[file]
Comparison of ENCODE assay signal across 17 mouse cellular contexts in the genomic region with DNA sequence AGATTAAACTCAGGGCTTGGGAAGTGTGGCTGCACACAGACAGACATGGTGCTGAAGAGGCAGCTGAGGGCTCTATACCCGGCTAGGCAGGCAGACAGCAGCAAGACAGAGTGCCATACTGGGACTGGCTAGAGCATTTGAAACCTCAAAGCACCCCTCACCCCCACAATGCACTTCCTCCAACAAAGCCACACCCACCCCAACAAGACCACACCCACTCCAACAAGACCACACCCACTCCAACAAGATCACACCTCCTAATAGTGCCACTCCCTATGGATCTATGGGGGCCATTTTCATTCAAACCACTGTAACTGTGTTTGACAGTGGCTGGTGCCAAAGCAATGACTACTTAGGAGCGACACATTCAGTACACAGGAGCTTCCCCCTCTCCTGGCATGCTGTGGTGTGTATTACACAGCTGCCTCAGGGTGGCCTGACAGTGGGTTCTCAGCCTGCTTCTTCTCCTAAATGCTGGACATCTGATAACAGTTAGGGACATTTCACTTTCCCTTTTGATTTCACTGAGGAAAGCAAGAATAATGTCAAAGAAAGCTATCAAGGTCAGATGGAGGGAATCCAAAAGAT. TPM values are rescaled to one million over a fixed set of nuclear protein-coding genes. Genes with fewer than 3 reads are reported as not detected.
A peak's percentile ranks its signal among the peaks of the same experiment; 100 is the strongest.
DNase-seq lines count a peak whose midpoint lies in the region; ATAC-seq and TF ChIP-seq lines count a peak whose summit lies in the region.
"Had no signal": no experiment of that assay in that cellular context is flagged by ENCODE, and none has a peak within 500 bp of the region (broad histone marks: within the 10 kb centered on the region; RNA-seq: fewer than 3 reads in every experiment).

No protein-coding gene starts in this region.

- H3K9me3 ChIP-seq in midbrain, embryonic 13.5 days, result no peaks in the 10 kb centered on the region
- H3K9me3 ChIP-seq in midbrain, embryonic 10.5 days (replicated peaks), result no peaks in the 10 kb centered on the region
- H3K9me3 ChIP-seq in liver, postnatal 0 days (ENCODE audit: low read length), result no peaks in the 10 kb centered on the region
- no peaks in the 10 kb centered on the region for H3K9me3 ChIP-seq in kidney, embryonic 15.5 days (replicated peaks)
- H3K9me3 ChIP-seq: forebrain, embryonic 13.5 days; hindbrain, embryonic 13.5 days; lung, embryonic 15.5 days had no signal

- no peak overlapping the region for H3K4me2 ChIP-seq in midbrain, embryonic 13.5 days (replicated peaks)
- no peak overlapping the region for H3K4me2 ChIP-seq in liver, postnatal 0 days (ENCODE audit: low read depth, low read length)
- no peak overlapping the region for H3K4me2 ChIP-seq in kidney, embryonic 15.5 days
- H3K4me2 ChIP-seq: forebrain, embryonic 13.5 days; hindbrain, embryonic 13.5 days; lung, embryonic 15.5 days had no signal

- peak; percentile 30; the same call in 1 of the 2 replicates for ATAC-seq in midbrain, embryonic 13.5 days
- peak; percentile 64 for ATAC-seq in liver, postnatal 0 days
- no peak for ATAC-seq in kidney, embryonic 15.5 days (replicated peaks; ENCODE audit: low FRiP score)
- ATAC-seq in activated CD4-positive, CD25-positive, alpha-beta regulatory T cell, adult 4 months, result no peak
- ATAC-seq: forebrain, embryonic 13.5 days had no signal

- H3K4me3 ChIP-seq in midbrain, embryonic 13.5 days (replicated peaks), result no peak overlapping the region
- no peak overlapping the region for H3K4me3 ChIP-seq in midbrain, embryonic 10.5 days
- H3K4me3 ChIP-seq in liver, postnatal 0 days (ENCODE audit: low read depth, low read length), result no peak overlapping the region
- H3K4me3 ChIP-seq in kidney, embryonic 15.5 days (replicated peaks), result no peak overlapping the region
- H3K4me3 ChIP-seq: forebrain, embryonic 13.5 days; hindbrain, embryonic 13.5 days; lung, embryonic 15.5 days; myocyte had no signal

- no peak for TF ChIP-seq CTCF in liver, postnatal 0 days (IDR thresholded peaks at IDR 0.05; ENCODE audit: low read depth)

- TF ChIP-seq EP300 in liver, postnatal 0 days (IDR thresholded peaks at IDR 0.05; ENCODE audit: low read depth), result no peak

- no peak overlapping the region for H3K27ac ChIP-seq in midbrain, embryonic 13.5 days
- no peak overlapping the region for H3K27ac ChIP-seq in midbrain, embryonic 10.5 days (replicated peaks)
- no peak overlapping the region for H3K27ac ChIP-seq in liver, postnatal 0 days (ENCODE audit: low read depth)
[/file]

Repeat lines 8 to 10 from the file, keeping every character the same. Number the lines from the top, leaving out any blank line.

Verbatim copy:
- H3K9me3 ChIP-seq in liver, postnatal 0 days (ENCODE audit: low read length), result no peaks in the 10 kb centered on the region
- no peaks in the 10 kb centered on the region for H3K9me3 ChIP-seq in kidney, embryonic 15.5 days (replicated peaks)
- H3K9me3 ChIP-seq: forebrain, embryonic 13.5 days; hindbrain, embryonic 13.5 days; lung, embryonic 15.5 days had no signal